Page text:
The descendants of the white settlers remained a minority among the black Africans. After the Second World War the whites were able to maintain their rule by implementing Apartheid, a series of harsh laws segregating the country along racial lines. The Apartheid system became increasingly controversial in the late 20th century, leading to widespread sanctions and growing unrest and oppression by the National Party government. In 1990, after a long period of resistance by various anti-apartheid movements, above all the African National Congress, the National Party government took the first step towards negotiating itself out of power, when it lifted the ban on the African National Congress and other leftwing political organisations, and released Nelson Mandela from prison after 27 years. Apartheid legislation was gradually scrapped from the statute books, and the first multiracial elections were held in 1994. The ANC won by an overwhelming majority, and has been in power ever since. Control of the country is now largely in the hands of the black majority, which makes up roughly 80 percent of the population. Despite a series of voluntary and legislative moves to redress the economic imbalance caused by Apartheid, control of the South African economy remains predominantly in the hands of the white minority.


Main article: Politics of South Africa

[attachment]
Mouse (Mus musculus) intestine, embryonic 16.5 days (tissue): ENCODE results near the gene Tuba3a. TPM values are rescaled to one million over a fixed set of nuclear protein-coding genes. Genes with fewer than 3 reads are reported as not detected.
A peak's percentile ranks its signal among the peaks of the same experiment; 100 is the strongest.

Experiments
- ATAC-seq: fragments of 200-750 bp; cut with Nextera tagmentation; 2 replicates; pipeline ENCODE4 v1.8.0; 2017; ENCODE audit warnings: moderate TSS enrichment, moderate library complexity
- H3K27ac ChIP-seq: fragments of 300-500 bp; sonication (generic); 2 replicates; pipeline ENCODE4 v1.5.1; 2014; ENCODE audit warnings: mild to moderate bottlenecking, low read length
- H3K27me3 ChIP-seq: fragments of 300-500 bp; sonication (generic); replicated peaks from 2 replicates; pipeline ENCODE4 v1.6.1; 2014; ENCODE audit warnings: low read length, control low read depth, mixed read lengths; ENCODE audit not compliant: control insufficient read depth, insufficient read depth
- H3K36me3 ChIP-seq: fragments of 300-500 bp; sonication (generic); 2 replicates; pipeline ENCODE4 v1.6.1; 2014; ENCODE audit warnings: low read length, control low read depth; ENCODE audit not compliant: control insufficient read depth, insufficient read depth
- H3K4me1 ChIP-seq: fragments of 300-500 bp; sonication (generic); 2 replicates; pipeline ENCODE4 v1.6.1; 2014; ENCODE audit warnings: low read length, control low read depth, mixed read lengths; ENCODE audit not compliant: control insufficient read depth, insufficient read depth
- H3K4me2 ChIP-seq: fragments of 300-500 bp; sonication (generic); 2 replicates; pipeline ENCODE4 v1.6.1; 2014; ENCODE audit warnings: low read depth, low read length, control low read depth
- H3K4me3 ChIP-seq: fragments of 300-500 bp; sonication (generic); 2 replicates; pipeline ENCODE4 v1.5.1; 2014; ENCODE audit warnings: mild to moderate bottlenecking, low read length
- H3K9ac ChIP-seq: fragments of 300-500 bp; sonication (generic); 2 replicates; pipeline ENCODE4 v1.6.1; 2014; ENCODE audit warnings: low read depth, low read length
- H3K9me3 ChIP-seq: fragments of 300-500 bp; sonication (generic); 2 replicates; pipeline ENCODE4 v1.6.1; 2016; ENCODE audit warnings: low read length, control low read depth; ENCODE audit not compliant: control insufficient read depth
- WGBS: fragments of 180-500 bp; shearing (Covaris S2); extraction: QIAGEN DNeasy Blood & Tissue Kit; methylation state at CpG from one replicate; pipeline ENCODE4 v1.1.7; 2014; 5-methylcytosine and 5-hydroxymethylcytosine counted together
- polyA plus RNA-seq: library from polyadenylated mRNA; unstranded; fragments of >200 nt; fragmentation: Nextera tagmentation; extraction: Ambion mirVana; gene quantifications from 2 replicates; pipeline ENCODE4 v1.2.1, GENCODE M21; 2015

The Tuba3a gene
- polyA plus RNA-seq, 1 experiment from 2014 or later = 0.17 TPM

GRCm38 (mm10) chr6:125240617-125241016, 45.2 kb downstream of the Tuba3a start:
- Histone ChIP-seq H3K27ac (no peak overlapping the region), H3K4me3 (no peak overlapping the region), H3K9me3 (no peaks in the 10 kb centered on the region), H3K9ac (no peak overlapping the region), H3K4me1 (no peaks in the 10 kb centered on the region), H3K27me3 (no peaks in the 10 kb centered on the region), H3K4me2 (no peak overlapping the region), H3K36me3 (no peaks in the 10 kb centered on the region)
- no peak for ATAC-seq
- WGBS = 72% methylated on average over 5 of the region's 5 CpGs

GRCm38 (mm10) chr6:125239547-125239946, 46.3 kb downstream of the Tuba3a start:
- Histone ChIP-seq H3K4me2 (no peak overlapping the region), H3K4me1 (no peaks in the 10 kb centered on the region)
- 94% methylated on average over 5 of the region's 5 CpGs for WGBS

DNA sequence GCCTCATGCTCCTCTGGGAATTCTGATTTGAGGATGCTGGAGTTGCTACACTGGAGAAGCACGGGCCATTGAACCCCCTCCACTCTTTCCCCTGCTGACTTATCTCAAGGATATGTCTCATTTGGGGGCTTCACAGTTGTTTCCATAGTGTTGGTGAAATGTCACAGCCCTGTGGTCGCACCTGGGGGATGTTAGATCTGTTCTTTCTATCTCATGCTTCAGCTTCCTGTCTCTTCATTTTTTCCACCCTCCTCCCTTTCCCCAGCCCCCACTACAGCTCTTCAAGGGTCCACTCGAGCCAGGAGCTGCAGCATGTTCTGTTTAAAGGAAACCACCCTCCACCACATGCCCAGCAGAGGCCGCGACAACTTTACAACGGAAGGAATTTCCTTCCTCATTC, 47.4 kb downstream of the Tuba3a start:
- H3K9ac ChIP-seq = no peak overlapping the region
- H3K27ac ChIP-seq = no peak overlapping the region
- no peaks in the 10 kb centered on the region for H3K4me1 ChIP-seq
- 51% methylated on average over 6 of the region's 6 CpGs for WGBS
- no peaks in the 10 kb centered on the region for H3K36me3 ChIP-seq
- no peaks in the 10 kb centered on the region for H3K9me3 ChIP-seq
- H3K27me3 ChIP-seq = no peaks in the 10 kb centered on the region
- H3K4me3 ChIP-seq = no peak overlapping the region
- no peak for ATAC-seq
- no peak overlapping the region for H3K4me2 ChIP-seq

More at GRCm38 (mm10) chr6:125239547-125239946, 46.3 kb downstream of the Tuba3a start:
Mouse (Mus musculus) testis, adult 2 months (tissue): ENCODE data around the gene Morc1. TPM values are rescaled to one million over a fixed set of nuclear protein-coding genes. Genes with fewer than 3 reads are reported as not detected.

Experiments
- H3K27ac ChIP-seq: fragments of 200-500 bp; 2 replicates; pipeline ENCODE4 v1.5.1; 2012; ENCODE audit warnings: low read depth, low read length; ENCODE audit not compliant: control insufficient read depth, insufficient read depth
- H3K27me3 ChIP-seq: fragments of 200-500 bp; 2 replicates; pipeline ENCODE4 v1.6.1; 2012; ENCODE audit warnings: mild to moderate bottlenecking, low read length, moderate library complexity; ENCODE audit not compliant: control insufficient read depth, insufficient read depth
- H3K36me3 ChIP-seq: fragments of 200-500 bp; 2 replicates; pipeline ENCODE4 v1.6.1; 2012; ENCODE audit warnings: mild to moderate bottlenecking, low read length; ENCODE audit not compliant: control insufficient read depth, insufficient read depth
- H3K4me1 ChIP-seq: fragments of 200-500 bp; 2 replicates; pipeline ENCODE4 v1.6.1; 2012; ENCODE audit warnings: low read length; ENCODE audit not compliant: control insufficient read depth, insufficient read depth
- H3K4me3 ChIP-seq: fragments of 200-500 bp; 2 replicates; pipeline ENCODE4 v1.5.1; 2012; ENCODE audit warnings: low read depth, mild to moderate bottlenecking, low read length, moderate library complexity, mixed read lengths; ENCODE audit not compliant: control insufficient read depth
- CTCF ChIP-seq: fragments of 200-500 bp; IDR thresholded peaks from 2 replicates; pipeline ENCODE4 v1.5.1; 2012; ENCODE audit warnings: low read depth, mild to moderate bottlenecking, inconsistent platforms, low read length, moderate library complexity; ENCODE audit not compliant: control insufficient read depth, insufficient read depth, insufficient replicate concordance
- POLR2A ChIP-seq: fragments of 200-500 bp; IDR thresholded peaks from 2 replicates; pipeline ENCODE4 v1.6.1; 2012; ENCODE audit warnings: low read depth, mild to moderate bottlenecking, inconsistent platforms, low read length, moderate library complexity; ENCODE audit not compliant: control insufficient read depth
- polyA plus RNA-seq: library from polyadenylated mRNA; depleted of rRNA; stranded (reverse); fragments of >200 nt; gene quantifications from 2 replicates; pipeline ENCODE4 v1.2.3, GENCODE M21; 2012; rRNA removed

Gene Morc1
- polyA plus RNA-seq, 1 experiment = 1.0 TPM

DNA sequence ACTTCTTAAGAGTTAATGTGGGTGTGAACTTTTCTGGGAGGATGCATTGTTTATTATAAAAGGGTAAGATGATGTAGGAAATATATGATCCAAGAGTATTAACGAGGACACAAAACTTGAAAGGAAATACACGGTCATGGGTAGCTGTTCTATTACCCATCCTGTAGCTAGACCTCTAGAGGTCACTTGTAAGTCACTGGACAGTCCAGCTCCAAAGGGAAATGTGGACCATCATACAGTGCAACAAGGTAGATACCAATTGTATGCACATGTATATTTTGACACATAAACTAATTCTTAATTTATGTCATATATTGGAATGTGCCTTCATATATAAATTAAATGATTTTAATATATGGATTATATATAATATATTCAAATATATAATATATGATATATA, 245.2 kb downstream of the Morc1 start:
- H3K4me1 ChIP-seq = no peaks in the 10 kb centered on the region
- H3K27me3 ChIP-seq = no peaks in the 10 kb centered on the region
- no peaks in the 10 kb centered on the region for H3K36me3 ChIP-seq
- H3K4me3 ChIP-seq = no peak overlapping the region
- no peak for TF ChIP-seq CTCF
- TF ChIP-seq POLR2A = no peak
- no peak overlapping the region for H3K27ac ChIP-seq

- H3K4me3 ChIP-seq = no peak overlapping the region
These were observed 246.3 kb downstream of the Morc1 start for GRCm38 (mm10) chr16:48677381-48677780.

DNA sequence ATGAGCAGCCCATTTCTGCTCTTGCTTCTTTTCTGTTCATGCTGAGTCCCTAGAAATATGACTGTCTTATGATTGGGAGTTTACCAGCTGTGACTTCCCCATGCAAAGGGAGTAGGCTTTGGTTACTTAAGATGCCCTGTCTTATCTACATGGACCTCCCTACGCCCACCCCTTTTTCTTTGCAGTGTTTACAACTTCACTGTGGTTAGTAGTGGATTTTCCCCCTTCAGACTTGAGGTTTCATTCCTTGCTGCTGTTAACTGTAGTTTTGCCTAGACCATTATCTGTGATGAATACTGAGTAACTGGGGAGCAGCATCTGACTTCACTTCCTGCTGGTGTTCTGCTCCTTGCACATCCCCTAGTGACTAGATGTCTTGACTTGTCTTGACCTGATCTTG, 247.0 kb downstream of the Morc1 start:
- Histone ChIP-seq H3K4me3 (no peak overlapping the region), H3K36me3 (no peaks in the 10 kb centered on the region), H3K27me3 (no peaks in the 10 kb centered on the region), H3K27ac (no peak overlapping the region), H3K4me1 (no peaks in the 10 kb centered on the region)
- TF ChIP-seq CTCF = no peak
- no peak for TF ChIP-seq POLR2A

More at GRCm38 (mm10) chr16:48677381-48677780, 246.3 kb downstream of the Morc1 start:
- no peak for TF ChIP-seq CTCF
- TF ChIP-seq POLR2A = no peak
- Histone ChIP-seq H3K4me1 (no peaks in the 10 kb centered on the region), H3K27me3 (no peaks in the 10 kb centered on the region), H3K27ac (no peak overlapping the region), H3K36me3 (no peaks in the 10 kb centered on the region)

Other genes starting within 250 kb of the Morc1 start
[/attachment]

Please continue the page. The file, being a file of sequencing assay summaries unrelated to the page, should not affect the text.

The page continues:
South Africa's government operates under a parliamentary system, although the President of South Africa, is Head of State as well as Head of Government. The President is elected by a joint sitting of the bicameral Parliament, consisting of a National Assembly or lower house, and a National Council of Provinces, or upper house.

The National Assembly has 400 members, elected by proportional representation. The National Council of Provinces (NCoP), which replaced the Senate in 1997 is made up of 90 members representing each South Africa's nine provinces as well as the large cities.

Each province of South Africa has a unicameral Provincial Legislature, and an Executive Council headed by a Premier.


Main article: Provinces of South Africa

South Africa is divided into nine provinces: Eastern Cape, Free State, Gauteng, KwaZulu-Natal, Mpumalanga, Limpopo, Northern Cape, North West and Western Cape.


Main article: Geography of South Africa

South Africa is located at the southern tip of the continent of Africa.


Main article: Economy of South Africa

South Africa is a middle-income, developing country with an abundant supply of resources, well-developed financial, legal, communications, energy, and transport sectors, a stock exchange that ranks among the 10 largest in the world, and a modern infrastructure supporting an efficient distribution of goods to major urban centers throughout the region. However, although growth has been positive for ten consecutive years, it has not cut into the 30% unemployment, and daunting economic problems remain from the Apartheid era, especially the problems of poverty and lack of economic empowerment among the disadvantaged groups. Other problems are crime, corruption, and HIV/AIDS. At the start of 2000, President Thabo Mbeki vowed to promote economic growth and foreign investment by relaxing restrictive labour laws, stepping up the pace of privatization, and cutting unneeded governmental spending. His policies face strong opposition from organized labour.